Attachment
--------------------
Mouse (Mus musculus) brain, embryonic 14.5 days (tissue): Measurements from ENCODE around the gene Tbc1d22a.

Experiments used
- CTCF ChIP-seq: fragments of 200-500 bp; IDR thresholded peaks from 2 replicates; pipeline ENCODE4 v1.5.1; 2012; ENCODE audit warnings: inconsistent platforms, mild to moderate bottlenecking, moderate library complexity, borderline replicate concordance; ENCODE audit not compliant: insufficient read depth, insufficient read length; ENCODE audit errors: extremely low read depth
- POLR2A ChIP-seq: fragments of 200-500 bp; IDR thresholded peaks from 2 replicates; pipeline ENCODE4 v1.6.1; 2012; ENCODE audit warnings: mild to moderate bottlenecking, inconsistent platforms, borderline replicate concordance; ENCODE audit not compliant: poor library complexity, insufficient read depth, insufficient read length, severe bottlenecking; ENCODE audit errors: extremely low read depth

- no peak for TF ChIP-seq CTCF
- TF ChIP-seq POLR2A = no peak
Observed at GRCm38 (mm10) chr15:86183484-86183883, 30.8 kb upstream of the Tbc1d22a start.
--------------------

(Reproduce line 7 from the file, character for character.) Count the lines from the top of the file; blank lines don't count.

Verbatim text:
Observed at GRCm38 (mm10) chr15:86183484-86183883, 30.8 kb upstream of the Tbc1d22a start.